The North Sea expansion of the portal will map the distribution and behaviour of vulnerable species in relation to planned and existing wind farms. Such information is required for mandated environmental impact assessments (EIAs) and development planning purposes.
Approval for offshore wind farms in the North Sea are subject to the outcome of EIAs. Such assessments require quantitative analyses of the project region and its surrounding areas.
With the MAMP’s North Sea expansion, harmful environmental impacts can be identified early so mitigation solutions can be pursued, and scheduling issues and investment risks can be reduced.
The portal’s expansion is timely and valuable for countries attempting to use offshore wind farms to reduce their greenhouse gas emissions and meet the United Nations Framework Convention on Climate Change’s (UNFCCC) Paris Agreement.
How does the portal work?
The North Sea expansion is part of DHI’s efforts to scale up the MAMP to include all major offshore wind farm hubs around the world. The original MAMP successfully launched in 2020 in the Barents Sea.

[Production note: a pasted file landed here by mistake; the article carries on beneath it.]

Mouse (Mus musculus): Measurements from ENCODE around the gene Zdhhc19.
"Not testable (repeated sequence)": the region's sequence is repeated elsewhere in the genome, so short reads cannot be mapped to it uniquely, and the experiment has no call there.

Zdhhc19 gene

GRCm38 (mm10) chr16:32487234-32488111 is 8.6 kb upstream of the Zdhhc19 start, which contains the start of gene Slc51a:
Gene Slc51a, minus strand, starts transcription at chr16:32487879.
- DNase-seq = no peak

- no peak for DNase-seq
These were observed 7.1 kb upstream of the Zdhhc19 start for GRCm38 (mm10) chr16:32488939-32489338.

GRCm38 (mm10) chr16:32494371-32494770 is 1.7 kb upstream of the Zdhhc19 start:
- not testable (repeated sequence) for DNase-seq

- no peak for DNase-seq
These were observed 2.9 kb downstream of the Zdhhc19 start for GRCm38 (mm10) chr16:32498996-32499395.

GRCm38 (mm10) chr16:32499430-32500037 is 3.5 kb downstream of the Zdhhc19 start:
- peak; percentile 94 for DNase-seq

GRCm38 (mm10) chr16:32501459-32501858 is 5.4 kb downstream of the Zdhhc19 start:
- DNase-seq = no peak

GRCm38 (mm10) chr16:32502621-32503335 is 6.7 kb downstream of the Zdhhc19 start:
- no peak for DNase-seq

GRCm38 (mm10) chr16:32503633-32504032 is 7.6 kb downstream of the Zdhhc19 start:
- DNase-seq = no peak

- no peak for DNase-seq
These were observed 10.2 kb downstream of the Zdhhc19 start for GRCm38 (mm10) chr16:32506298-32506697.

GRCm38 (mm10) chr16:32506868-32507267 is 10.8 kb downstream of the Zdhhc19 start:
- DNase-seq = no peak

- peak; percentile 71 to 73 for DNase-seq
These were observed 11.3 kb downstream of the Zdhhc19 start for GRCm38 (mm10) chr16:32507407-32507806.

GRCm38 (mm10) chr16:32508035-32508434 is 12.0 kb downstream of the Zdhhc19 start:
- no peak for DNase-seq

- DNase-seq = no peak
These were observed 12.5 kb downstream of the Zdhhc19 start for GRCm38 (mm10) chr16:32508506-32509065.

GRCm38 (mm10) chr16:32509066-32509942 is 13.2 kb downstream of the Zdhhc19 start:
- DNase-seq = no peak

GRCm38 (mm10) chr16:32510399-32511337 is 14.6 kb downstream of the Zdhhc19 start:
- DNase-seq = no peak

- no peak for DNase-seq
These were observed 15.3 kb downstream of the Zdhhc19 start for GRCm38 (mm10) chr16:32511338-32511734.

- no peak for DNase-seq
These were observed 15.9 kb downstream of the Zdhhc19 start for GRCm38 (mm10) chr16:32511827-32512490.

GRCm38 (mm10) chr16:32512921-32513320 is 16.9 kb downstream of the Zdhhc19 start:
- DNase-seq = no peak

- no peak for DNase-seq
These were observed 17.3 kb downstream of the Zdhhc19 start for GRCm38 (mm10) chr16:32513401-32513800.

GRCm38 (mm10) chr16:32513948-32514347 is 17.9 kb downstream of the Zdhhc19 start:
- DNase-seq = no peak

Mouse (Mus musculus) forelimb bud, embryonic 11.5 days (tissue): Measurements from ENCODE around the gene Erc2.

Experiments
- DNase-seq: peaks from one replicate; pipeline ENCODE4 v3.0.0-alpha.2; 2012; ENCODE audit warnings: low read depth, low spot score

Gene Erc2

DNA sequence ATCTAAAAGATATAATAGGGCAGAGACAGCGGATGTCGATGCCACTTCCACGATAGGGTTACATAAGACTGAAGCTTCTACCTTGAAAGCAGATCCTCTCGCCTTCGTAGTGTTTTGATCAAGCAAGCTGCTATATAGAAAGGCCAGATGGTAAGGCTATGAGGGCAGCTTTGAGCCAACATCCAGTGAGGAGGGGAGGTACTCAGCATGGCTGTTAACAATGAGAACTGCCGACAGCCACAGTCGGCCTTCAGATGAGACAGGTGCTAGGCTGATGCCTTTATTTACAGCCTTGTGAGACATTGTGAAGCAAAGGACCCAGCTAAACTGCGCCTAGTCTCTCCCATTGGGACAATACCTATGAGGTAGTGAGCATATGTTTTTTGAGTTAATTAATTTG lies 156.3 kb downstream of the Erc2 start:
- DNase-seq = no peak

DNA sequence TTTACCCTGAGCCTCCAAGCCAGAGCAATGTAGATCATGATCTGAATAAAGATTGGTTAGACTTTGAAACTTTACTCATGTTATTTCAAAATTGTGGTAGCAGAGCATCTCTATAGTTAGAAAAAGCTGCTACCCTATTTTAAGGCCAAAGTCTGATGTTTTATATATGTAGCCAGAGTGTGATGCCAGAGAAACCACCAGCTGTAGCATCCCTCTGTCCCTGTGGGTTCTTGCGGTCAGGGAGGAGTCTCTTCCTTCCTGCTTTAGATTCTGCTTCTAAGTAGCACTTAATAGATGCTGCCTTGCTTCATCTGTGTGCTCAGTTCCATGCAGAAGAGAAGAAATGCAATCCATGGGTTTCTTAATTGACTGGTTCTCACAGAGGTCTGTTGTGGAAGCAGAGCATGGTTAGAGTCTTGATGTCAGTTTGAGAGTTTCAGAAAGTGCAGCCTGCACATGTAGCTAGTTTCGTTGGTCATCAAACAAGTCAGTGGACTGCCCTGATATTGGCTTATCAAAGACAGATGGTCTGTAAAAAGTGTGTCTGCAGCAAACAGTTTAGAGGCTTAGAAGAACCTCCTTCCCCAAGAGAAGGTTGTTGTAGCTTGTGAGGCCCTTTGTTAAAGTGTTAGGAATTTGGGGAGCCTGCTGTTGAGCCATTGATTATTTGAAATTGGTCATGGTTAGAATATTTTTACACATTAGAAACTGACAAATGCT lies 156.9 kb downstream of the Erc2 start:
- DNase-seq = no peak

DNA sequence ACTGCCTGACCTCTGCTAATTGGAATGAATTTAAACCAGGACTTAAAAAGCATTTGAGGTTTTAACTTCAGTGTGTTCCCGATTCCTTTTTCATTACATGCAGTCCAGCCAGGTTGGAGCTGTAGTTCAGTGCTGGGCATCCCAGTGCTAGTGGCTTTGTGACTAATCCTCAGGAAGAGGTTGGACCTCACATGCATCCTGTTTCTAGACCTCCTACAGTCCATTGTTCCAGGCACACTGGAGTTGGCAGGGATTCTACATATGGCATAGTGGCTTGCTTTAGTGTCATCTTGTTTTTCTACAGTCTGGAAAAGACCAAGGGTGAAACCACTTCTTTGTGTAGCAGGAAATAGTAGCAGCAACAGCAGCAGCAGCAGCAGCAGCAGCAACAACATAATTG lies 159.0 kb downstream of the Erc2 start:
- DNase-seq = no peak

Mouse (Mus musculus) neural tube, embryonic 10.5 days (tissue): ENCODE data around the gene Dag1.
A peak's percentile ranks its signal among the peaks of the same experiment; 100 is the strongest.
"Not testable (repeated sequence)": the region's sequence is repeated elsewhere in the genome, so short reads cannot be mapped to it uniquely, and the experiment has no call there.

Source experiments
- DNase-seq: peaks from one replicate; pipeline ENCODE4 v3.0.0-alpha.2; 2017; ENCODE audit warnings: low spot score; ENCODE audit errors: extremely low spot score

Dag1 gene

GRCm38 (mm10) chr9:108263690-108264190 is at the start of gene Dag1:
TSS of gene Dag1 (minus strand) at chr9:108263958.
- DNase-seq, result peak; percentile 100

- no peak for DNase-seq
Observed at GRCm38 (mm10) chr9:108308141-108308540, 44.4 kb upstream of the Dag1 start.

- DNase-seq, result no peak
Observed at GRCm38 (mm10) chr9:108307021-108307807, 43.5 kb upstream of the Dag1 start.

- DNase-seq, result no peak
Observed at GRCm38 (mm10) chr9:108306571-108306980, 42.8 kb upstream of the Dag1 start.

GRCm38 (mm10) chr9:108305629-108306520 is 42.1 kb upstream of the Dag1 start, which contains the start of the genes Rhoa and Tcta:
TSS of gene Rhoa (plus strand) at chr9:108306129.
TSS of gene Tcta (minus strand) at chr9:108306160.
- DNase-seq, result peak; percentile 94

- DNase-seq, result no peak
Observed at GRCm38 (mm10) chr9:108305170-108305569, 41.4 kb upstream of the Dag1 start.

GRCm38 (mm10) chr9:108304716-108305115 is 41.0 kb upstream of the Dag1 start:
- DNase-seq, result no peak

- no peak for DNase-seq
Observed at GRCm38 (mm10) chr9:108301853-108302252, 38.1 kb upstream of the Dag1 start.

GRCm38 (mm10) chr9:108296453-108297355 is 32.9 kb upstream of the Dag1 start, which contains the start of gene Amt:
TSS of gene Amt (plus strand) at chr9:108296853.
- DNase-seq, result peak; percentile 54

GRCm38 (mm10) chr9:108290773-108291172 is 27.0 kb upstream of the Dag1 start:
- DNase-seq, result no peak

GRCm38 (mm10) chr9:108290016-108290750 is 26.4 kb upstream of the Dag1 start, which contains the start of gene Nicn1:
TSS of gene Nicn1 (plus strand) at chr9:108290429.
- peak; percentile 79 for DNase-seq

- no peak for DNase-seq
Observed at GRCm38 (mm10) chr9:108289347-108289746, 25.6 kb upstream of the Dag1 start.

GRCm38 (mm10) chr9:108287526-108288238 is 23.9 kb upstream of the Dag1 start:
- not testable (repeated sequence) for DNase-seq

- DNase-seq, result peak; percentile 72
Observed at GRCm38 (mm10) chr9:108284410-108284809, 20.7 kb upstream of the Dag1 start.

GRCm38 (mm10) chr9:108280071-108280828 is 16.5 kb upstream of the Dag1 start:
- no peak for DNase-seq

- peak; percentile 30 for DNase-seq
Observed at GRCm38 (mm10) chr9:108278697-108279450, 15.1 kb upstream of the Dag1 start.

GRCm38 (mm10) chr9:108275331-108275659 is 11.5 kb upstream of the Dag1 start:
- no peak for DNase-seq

Using novel spatial ecological modelling approaches and available survey data, the MAMP identifies the location of vulnerable seabird and marine mammals. The MAMP also models these species’ responses to human impacts, like wind farms. The modelling results produced by MAMP can be visualised, downloaded and used in further risk analyses and EIAs.
You can influence MAMP development
DHI is in negotiation with founding MAMP users and is interested in collaborating with authorities, energy developers and other organisations that want to support and influence the North Sea portal expansion.
If you are interested in becoming a MAMP North Sea influencer, please get in touch with DHI before January 1.
(email@example.com), Senior Scientist and MAMP Product Owner
Mikael Kamp Sørensen
(firstname.lastname@example.org), Head of DHI’s Ecology and Environment Department